After Lo Hoi-fung completed Form Six studies four years ago, he did not join his fellow students in the scramble for a university place.
He opted instead for a training and apprenticeship programme offered by the Vocational Training Council.
The 21-year-old has been passionate about cars since he was a boy. On the programme, he acquires technical knowledge about vehicles and learns about the inner workings of the car industry.
Hoi-fung's decision to take the vocational route instead of the usual academic path has paid off.
He is now a mechanic apprentice in a car dealership.
"I feel proud of myself," he said. "I feel like a doctor when I can fix a broken car."
Learning and earning
Launched in 2014, the Vocational Training Council’s Earn & Learn Scheme targets school leavers with at least Form Three education.
It covers various industries including electrical and mechanical engineering and construction, testing and certification, and elderly and rehabilitation services.
So far, the scheme has trained 2,000 people.
The four-year scheme provides vocational courses and apprenticeships with salaries and other subsidies.
Before his apprenticeship, Hoi-fung studied for a Diploma in Automotive Technology at the council’s Youth College, for one year full time.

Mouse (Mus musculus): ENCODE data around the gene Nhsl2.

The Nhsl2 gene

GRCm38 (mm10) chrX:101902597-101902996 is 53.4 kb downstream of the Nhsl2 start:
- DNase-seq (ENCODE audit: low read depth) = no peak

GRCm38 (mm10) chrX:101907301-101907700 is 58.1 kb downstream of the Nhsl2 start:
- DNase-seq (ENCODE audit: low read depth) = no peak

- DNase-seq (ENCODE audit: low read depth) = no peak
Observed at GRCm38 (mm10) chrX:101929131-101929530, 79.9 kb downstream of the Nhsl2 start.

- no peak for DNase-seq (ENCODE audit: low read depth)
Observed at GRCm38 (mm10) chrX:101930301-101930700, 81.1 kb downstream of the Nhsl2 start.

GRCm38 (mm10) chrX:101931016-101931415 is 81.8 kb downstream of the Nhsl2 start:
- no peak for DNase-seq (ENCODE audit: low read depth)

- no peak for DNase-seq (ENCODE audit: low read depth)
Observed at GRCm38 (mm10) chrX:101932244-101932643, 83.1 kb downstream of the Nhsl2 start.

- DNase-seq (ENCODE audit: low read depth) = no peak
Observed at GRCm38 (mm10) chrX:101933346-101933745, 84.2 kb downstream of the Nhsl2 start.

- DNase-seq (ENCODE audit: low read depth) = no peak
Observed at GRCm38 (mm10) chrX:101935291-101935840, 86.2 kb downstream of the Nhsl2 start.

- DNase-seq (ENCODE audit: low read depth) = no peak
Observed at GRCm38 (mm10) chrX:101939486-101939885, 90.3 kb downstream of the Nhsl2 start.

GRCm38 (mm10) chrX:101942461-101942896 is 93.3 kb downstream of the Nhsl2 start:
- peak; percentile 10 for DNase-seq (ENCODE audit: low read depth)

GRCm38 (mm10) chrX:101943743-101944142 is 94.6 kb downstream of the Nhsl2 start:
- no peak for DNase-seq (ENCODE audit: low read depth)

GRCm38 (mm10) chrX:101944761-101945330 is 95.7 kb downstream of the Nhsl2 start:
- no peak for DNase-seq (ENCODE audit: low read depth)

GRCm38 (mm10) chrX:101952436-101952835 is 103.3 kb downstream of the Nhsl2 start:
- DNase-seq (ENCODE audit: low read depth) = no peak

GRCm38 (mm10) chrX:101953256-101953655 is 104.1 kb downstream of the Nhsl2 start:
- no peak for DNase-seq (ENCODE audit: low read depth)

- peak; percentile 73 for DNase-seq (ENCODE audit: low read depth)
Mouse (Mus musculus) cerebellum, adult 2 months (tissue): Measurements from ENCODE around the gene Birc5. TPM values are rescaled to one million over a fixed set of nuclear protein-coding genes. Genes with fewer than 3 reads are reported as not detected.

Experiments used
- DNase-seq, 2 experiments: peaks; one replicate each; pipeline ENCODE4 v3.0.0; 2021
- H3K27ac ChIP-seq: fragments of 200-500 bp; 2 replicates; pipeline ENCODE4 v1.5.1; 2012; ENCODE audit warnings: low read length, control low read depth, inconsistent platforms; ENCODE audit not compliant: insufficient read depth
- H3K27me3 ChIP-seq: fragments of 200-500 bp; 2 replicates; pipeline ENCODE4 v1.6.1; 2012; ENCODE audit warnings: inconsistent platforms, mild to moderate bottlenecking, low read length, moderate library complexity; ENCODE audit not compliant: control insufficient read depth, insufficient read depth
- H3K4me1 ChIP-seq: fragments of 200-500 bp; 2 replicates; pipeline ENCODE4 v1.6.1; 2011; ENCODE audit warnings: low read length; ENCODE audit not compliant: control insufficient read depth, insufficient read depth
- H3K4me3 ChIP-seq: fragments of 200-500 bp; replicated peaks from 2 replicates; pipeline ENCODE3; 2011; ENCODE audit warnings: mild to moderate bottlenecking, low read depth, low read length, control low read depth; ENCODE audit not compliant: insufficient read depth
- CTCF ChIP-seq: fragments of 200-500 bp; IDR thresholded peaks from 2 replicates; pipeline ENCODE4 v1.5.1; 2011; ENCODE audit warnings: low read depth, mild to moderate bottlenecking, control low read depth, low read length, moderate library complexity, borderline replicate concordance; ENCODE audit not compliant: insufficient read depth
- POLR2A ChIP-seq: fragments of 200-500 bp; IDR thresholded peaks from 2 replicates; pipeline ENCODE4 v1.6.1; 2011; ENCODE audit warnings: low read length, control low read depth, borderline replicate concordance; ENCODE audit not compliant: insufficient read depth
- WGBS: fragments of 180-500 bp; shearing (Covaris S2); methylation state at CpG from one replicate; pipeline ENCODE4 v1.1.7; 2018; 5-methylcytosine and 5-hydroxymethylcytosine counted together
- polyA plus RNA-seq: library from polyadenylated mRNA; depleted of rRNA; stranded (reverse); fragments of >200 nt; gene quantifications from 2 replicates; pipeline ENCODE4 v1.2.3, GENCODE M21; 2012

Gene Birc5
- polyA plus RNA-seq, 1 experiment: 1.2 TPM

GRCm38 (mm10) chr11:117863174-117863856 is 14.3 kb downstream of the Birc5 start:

He learned about the basic principles of car systems and servicing skills.
"I acquired much technical knowledge like car structure and I know how to identify mechanical problems using computerised diagnostic equipment."
His current job as an apprentice mechanic includes plenty of hands-on experience.
"I need to do basic vehicle care and maintenance, including changing engine oil and repairing worn parts such as brake pads and wheel bearings."
He receives a monthly salary of $8,000 plus a $2,000 allowance from the Government.
He also studies part-time and the tuition fees are paid by his employer.
His boss, General Manager of Zung Fu Company’s After-Sales Division SW Wong, said the council’s scheme is attractive to young people.
"Vehicles now have more specialised functions. The market expects a higher standard in car maintenance and servicing," he said.
"The training mode of the scheme suits the needs of the car industry. It helps attract young people to join the sector, lessen labour shortage and boost manpower supply in the industry."
Twenty-five-year-old Ben Law is another beneficiary of the scheme, which he joined in 2014.
His apprenticeship is with Hong Kong & China Gas Company as a gas utilisation fitter.
In addition to the training provided by the company, he does house calls together with his instructor.
"I visit customers’ homes to carry out safety inspection, which includes checking all gas installations and pipes," he said.
"Sometimes, we also go to hotels and restaurants for inspection. I cherish the opportunity to learn from my instructor. I cannot learn these vocational skills in school."
His experience has also changed how he views vocational education.
"In the past, I think vocational training is not the best option for me. However, now I think there are other avenues besides university education to attain success. I have learnt a special skill which I find very useful."
Ben added he sees his current job as a career for life and he will pursue further studies for career advancement.